January 2023 decisions expected from the FDA
Your monthly synopsis of new drugs expected to hit the marketDecember 5, 2022
Drug pipeline for January 2023
The United States Food and Drug Administration (FDA) is reviewing MediWound’s NexoBrid to remove nonviable burn tissue (eschar) within four hours of application without harming viable tissue. NexoBrid is a topical health care professional administered biological product that enzymatically removes nonviable burn tissue in patients with deep partial and full-thickness thermal burns. DETECT, a Phase 3 clinical trial, demonstrated that NexoBrid in adult patients with thermal burns up to 30% of total body surface area successfully met its primary endpoint of complete eschar removal compared to gel vehicle.1 Additionally, NexoBrid met all secondary endpoints compared to standard of care (SOC), including shorter time to eschar removal, a lower incidence of surgical eschar removal and lower blood loss during eschar removal. Similar products include escharotomy.
The FDA is reviewing Eisai/Biogen’s lecanemab for the treatment of mild cognitive impairment due to Alzheimer’s disease (AD) and mild AD (collectively known as early AD). Lecanemab is an anti-amyloid beta protofibril antibody. Lecanemab is applying through the accelerated approval pathway using the Phase 2b, placebo-controlled trial which was unable to meet its primary endpoint of demonstrating the 80% probability threshold. The Phase 3 confirmaory CLARITY AD trial demonstrated that lecanemab treatment met the primary endpoint and reduced clinical decline on the global cognitive and functional scale, CDR-SB, compared with placebo at 18 months by 27%, a treatment difference in score change of -0.45 on the 18-point CDR-SB score.2,3 Starting as early as six months, across all time points, the treatment showed statistically significant changes in CDR-SB from baseline compared to placebo. Full approval submission based on the CLARITY AD trial is expected first quarter of 2023. Similar products include Eisai’s Aduhelm® (aducanumab).
1/15/2023:ACER-001 (sodium phenylbutyrate)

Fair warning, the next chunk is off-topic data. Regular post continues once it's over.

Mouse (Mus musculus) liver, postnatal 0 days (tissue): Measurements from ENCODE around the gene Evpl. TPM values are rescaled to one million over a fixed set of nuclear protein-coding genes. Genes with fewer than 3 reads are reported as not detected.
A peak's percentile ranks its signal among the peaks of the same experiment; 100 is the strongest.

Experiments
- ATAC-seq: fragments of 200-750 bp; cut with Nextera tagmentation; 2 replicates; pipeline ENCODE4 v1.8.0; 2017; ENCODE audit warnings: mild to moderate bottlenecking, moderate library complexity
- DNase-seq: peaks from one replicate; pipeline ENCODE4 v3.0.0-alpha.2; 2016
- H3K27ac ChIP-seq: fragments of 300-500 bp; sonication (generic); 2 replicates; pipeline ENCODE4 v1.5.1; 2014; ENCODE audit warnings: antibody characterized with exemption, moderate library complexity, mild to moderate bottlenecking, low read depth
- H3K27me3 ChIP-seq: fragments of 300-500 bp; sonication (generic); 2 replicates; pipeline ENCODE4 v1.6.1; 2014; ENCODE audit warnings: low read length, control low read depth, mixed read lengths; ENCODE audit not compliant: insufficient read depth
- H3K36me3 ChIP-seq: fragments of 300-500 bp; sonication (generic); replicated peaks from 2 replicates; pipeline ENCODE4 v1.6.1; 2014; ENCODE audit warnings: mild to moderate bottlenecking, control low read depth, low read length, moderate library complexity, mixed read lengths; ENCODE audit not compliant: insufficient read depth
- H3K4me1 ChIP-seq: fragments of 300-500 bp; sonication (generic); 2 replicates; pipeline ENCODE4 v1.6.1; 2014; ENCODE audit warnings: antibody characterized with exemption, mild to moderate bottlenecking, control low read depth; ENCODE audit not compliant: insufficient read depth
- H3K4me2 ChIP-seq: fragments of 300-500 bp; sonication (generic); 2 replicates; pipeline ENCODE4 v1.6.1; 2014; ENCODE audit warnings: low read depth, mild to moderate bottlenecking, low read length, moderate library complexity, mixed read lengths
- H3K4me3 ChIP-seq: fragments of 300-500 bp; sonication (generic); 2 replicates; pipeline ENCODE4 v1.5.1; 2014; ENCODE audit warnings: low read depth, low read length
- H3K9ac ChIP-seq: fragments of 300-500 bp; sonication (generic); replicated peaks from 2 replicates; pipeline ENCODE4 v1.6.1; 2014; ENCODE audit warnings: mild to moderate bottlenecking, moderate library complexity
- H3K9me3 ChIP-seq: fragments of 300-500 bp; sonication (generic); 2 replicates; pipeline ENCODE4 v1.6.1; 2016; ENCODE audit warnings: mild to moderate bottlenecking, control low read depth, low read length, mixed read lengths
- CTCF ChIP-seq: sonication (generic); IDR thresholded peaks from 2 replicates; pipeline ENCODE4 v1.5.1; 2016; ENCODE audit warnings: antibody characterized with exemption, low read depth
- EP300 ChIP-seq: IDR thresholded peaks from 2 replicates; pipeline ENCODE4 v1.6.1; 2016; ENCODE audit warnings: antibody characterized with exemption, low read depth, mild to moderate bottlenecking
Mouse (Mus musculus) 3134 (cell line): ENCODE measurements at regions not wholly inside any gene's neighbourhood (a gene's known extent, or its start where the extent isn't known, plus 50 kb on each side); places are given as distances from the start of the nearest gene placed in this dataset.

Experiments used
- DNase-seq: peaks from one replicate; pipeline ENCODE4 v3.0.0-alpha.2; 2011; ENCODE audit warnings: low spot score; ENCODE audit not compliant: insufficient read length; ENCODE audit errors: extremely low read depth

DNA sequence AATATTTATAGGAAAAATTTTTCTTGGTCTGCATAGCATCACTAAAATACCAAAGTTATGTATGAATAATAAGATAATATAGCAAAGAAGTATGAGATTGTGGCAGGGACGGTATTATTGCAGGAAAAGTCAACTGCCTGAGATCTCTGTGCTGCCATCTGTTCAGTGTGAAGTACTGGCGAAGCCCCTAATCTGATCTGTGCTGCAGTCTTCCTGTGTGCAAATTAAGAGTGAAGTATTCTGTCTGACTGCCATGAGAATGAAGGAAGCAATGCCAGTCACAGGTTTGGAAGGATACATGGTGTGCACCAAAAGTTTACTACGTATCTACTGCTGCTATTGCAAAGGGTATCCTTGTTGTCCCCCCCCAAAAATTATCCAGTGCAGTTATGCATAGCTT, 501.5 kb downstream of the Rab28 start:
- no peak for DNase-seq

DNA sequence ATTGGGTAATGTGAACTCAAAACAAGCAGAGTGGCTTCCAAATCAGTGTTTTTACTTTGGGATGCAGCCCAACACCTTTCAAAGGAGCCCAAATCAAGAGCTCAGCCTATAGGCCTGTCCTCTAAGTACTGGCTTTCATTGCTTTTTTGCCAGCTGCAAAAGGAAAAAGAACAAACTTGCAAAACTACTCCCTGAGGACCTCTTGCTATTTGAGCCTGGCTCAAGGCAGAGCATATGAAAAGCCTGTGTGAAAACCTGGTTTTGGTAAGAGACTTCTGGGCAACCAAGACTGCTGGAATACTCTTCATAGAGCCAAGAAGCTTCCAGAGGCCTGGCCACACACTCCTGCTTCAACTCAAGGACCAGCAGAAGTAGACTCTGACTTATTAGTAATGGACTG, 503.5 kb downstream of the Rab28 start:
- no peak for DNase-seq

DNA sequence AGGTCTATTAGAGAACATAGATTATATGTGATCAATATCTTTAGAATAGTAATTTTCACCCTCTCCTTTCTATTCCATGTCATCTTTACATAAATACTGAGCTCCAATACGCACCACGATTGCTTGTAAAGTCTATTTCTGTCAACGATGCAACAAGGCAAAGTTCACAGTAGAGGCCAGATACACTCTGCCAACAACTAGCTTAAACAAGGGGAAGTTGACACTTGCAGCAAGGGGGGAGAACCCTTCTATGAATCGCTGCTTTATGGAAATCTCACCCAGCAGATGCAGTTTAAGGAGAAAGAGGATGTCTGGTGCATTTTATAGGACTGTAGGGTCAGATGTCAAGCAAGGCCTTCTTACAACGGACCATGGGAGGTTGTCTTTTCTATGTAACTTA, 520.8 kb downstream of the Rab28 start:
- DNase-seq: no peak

Acer Therapeutics/Relief Therapeutics’ sodium phenylbutyrate is seeking approval as an oral immediate-release powder formulation of the nitrogen-binding agent for treatment of urea cycle disorders (UCDs). ACER-001 was designed to increase palatability by containing a taste-masking coating that lessens its bitter taste and odor. ACER-001 is applying for approval via the 505(b)(2) pathway using Ucyclyd’s Buphenyl® (sodium phenylbutyrate) as its reference product.4 Similar products include Sobi’s Ravicti® (glycerol phenylbutyrate) and Ucyclyd’s Buphenyl® (sodium phenylbutyrate).
1/2023:PT027 (albuterol and budesonide)
The FDA is reviewing Avillion/AstraZeneca’s PT027 (albuterol and budesonide) as a fixed-dose combination of the inhaled corticosteroid (ICS) and the short-acting beta2 agonist (SABA) for pressurized metered dose inhaler (pMDI) delivery for as-needed treatment or prevention of bronchoconstriction and for prevention of exacerbations in asthma patients aged four years and older. PT027 would be the first ICS/SABA combination product approved in the United States. PT027 is seeking approval based on results from Phase 3 clinical trial MANDALA, that demonstrated with albuterol rescue, PT027 at the 180mcg albuterol/160mcg budesonide dose reduced the risk of a severe exacerbation by 27% in adults and adolescents. Members of the Pulmonary-Allergy Drugs Advisory Committee panel voted 16-1 that the data support a favorable benefit-risk assessment for use in patients ≥18 years of age with asthma, 9-8 that data do not support a favorable benefit-risk assessment in asthma patients ≥12 to <18 years and 16-1 that data do not support a favorable benefit-risk assessment in asthma patients ≥4 to <12 years of age.5.6 Many of those voting no noted that they weren’t concerned about safety, but rather didn’t see enough evidence supporting the benefit. Similar products include individual generic albuterol and budesonide.
Contact your Prime representative for more information or with any questions you have about drugs in the pipeline.
While the information in this newsletter is from sources we believe to be reliable, we do not warrant that the information in this document is free from error. Use it only as a guide. Statements regarding drugs or manufacturers are not intended as promotion; those statements should not be used to make assumptions about formulary status. Each trademarked drug name is the property of its respective owner.
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